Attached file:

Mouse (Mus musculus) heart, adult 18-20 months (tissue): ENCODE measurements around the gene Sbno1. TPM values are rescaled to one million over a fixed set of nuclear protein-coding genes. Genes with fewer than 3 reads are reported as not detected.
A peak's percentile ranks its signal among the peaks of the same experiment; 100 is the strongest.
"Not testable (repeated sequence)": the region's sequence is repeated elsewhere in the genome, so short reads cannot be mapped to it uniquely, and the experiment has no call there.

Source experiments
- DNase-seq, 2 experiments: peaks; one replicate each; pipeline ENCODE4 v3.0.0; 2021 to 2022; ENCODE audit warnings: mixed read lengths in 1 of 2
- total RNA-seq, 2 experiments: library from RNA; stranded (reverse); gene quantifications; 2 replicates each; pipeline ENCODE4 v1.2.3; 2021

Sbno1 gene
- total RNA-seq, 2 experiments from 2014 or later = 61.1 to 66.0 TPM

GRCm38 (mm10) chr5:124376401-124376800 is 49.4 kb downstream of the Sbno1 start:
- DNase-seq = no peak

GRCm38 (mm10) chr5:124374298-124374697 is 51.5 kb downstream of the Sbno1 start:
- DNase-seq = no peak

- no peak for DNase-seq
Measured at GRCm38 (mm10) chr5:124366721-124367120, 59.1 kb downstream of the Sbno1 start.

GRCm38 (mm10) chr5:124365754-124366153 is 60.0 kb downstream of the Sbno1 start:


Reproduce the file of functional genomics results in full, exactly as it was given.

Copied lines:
Mouse (Mus musculus) heart, adult 18-20 months (tissue): ENCODE measurements around the gene Sbno1. TPM values are rescaled to one million over a fixed set of nuclear protein-coding genes. Genes with fewer than 3 reads are reported as not detected.
A peak's percentile ranks its signal among the peaks of the same experiment; 100 is the strongest.
"Not testable (repeated sequence)": the region's sequence is repeated elsewhere in the genome, so short reads cannot be mapped to it uniquely, and the experiment has no call there.

Source experiments
- DNase-seq, 2 experiments: peaks; one replicate each; pipeline ENCODE4 v3.0.0; 2021 to 2022; ENCODE audit warnings: mixed read lengths in 1 of 2
- total RNA-seq, 2 experiments: library from RNA; stranded (reverse); gene quantifications; 2 replicates each; pipeline ENCODE4 v1.2.3; 2021

Sbno1 gene
- total RNA-seq, 2 experiments from 2014 or later = 61.1 to 66.0 TPM

GRCm38 (mm10) chr5:124376401-124376800 is 49.4 kb downstream of the Sbno1 start:
- DNase-seq = no peak

GRCm38 (mm10) chr5:124374298-124374697 is 51.5 kb downstream of the Sbno1 start:
- DNase-seq = no peak

- no peak for DNase-seq
Measured at GRCm38 (mm10) chr5:124366721-124367120, 59.1 kb downstream of the Sbno1 start.

GRCm38 (mm10) chr5:124365754-124366153 is 60.0 kb downstream of the Sbno1 start: